Remember to read the air purifier’s user manual to determine the recommended filter cleaning schedule. Also, knowing that your air purifier’s filter is dirty is only half the task. If you don’t take action, this knowledge will be useless to you and your air purifier.
How Do I Know When My Air Purifier Needs a New Filter?
With all the work your air purifier is doing, it’ll get clogged up eventually with particles and dust. If it’s bogged down, your air purifier must work harder to circulate air within the space. A dirty and clogged filter will also release polluted air throughout the room when it should recirculate cleaner air.
It’s normal for your filter to get saturated with dirt, but it’s neither typical nor ideal to leave it so. Many people can’t determine when their air purifiers need a new filter, and that’s dangerous. However, it’s easy to tell once you understand the factors that affect filter changes, including:
Many air purifiers have a three-filter purifying mechanism (or less than that). The idea is to use as many filters as possible to tackle as many pollutants as possible. Pollutants come as particulates and gasses or odors, and few filters can handle both.
The issue with using multiple filters is that they have different changing times. Therefore, it may be unclear if your air purifier uses several filters. However, the information here will make it easier for you.
HEPA (high-efficiency particulate air), carbon, and mesh pre-filters are the most common filter types in today’s air purifiers.
Although each type may come with a manufacturer’s recommendation for changing, you can change them according to this schedule:
- Mesh pre-filter—every two to four weeks
- True HEPA filter—every three to four months (24/7 use) or six to 12 months (12/hr use)
- Activated carbon filter—every six to 12 months
Other filters, like negative ion filters, ozone, and UV, should follow the manufacturer’s recommendation.
A filter’s efficiency often determines how often it needs replacing. An inefficient filter will allow more particles to recirculate in the air and require fewer replacements. In contrast, high-efficiency filters tap more pollutants from the air and will need more frequent replacements.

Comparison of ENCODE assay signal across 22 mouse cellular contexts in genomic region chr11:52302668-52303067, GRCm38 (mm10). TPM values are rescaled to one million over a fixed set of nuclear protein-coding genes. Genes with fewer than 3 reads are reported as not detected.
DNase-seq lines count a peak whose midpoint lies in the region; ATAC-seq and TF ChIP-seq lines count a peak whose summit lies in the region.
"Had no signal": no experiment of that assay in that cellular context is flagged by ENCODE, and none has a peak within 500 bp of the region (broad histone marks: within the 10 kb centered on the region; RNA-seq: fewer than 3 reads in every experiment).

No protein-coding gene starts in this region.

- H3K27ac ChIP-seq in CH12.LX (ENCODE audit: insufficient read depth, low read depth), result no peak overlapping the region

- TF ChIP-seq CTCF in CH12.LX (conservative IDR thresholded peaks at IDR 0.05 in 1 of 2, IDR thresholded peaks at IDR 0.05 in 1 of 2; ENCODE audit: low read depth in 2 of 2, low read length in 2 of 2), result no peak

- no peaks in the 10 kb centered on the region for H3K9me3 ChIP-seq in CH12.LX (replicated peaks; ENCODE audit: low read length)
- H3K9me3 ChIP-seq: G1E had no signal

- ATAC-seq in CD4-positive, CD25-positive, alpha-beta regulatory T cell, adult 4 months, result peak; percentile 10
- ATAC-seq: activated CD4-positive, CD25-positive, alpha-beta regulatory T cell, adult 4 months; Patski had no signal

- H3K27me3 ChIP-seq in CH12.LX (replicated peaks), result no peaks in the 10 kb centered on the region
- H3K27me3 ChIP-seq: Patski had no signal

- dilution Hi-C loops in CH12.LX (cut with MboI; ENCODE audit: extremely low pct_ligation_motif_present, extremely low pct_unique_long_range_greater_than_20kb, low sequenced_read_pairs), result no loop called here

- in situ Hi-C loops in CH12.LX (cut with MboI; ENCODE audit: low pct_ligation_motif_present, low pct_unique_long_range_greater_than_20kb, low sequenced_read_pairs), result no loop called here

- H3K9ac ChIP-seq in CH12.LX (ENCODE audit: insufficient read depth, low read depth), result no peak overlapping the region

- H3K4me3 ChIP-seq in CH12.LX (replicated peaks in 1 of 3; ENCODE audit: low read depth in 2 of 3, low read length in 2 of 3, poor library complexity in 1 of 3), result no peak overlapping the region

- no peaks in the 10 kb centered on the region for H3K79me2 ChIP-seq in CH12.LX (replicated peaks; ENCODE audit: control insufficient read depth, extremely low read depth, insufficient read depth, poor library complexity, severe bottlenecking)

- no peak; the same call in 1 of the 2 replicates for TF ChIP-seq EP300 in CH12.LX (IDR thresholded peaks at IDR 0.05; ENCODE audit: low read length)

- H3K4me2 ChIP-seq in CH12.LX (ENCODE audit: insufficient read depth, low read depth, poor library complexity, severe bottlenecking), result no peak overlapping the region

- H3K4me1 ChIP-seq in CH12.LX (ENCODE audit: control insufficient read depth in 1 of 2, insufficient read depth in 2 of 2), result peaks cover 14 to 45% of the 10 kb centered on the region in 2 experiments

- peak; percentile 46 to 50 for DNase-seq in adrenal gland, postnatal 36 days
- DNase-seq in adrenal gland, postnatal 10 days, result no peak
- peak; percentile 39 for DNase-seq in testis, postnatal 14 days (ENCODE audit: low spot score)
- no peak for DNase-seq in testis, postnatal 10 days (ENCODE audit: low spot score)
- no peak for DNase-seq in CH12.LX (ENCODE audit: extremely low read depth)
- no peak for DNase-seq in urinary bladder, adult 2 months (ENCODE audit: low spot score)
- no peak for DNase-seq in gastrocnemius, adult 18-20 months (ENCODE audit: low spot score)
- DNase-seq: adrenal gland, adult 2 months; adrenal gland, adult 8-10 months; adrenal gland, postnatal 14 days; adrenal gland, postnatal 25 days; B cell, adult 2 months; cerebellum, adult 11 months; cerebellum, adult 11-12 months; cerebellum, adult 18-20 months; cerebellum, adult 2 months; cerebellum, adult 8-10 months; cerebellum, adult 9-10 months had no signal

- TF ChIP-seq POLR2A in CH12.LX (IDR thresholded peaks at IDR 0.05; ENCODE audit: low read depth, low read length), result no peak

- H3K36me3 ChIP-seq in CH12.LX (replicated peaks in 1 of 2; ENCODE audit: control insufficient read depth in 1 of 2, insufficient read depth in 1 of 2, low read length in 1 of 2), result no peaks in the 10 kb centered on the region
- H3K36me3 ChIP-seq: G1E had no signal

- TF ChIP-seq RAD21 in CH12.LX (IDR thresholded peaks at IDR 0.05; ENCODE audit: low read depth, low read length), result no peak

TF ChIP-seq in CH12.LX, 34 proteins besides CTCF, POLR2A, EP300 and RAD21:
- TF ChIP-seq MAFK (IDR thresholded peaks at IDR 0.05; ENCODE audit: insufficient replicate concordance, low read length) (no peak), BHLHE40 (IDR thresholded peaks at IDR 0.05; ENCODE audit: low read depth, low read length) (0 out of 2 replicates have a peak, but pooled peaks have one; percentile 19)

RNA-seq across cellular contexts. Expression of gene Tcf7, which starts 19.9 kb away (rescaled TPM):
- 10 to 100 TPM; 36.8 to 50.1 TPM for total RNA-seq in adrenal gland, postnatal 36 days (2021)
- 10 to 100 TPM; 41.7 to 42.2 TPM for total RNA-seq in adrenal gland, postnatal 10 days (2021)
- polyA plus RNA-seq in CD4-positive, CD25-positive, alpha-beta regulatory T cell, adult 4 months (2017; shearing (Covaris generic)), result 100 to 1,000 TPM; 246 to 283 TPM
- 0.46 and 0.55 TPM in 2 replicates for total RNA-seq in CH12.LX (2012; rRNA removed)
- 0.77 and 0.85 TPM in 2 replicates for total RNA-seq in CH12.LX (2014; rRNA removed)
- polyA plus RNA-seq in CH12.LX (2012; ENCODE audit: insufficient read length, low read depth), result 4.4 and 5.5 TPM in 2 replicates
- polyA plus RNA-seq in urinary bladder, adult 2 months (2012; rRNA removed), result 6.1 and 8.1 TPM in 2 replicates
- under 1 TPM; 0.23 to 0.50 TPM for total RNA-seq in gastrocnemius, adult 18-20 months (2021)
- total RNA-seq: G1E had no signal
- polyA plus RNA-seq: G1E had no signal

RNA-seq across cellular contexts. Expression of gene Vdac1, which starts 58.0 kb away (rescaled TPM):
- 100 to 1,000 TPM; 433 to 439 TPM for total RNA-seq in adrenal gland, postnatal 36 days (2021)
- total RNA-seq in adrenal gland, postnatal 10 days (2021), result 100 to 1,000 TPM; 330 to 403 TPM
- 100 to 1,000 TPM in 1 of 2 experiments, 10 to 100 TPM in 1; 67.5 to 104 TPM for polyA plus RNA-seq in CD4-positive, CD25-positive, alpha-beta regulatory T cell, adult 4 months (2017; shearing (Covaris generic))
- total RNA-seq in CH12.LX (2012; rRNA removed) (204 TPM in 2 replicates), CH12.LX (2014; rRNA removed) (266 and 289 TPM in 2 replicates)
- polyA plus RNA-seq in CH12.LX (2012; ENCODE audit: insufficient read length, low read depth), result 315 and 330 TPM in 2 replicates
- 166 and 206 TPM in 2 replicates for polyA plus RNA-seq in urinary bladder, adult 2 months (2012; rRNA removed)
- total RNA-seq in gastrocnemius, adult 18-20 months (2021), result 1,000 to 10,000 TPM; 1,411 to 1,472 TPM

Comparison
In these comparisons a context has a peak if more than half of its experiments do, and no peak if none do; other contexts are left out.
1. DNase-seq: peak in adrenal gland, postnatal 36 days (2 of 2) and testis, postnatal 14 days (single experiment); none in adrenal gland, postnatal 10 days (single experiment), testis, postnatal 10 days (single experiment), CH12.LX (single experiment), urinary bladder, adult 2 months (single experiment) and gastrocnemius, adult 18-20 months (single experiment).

Besides the recommended change times, here are other ways to know when your air purifier needs a new filter:
Most modern air purifiers have indicators that beep or light up when it’s time to change the unit’s filter. It’s convenient and helps you track the period between filter changes. However, even though your air purifier has this indicator, it’s prudent to check manually.
Some of these change indicators are just timers that tell you that the recommended change time has passed. Also, the timer may be programmed according to the manufacturer’s recommended replacement schedule. If it is, then it may not go off even when your filter gets dirty faster than the recommended time.
As discussed above, discoloration or a change in appearance may show a dirty filter that needs replacing. However, a color change isn’t necessarily a replacement indicator, e.g., HEPA filters may darken after a short period of activity.
It doesn’t mean that the filter is saturated, just that it’s doing its job. Contrarily, a clean filter doesn’t necessarily mean you shouldn’t change it. This is because microscopic pollutants exist, and filter damage can also be microscopic.
Functional And Physical Indicators
A dirty-looking filter is not the only indicator for a filter change. If your air purifier’s fan is louder than usual, it could mean that it’s working harder to suck in and release air. The filter could be the underlying cause of this strain on the fan.
With a reappearance of particulates and allergy symptoms, your air purifier may be telling you it’s time for a filter change. Likewise, pet dander reappearance is a significant indicator of a clogged filter.
As you pay attention to these filter change indicators, you should know that not all filters need to be changed or replaced. Some air purifiers use permanent filters that last as long as the device does. Light and gentle cleaning with a vacuum addition are recommended for these permanent filters.
Other filters are reusable once you wash them. Ensure that a filter is washable before you rinse it, and when you do, avoid using harsh cleaning agents. Filter media/fibers are highly delicate, and hard chemicals can destroy them.
It doesn’t take much to monitor when your air purifier needs a filter change. If the device doesn’t have a smart change indicator, you can write out a schedule and keep it around the air purifier. Vigilance and prompt action are better than inhaling dirty air and risking your health.